Feature-length Documentary by Chris Simon and Maureen Gosling
“A masterpiece!” —Bonnie Raitt
“I dare you not to tap your feet.” —New York Times
“Smokin’ hot!” —Radio One New Zealand
“One of the best music documentaries around…This film puts the heart and soul back into music and opens your mind to incredible artists you may never have heard of.” —The Film Reel Toronto
Chris Strachwitz is a detective of sounds an archaeologist of the deep American music music with roots that strike straight into the country’s heartland. He is the guiding force behind the legendary Arhoolie Records producing albums that the Rolling Stones and many others played the grooves right off of. Since 1960 Strachwitz has been recording the authentic pulses of the great American music throbbing away in the backwoods of the nation. His label offers an unparalleled catalogue of blues Cajun wild Hillbilly country Tex-Mex and New Orleans R&B. These diverse musical strands seem to have grown right out of the ground they are played on. With tape-recorder in hand Strachwitz traveled to plantations and prisons roadhouses and whorehouses churches and bayou juke joints. He returned with recordings that would revolutionize the sound of popular music.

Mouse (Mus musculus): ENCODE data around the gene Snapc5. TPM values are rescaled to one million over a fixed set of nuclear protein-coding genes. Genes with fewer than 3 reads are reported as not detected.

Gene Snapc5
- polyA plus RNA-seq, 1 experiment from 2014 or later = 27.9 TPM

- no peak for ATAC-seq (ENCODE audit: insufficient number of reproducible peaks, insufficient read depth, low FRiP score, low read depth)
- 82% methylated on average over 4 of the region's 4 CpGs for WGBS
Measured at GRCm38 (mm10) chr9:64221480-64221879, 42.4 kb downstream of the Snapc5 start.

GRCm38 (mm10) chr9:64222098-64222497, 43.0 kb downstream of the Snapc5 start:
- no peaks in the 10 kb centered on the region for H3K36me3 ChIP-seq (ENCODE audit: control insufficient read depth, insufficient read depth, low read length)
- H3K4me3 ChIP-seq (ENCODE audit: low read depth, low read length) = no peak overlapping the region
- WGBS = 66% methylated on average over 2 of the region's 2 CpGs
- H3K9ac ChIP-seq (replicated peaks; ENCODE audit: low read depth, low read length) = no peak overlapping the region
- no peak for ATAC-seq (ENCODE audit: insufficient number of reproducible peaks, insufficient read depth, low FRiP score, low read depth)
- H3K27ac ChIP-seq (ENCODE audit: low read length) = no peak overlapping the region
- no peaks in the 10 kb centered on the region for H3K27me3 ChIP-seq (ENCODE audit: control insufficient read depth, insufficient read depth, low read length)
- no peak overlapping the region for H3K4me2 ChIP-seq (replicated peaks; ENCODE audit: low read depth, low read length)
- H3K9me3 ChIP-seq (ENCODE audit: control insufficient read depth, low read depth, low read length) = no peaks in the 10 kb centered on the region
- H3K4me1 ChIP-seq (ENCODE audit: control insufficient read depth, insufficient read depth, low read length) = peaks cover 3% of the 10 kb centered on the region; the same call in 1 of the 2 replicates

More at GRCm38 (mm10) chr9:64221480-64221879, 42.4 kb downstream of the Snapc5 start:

92 minutes with 34 minutes of deleted scenes. Closed captioned NTSC Region 1 (WE REGRET THAT THIS DVD ONLY PLAYS ON US/CANADA DVD PLAYERS).
“In This Ain’t No Mouse Music! their vivid portrait of an obsessive sonic sleuth filmmakers Chris Simon and Maureen Gosling take a hip-shaking stroll from New Orleans to Appalachia and right into very the DNA of rock’n’roll. In this beautifully shot film we come face to face with the creators of indigenous music from the great Clifton Chenier to fiddler Michael Doucet from Flaco Jimenez to the Pine Leaf Boys playing songs that are endemic to their place and circumstance to dialect and class to climate and landscape. Their music is now highly endangered by the merciless steamroller of pop culture assimilation and commercialism which makes Strachwitz’s desperate pursuit to track down every last artist all the more urgent. But these songs aren’t meant to be locked away in a Smithsonian vault to be decoded by folklorists and musical anthropologists. This film is a living cultural history with a soundtrack that bites and kicks and screams. Even 50 years later Arhoolie’s records remain alive unruly and still so sharp that some songs can cut you right down to the soul.” —Jeffrey St. Clair author of Born Under a Bad Sky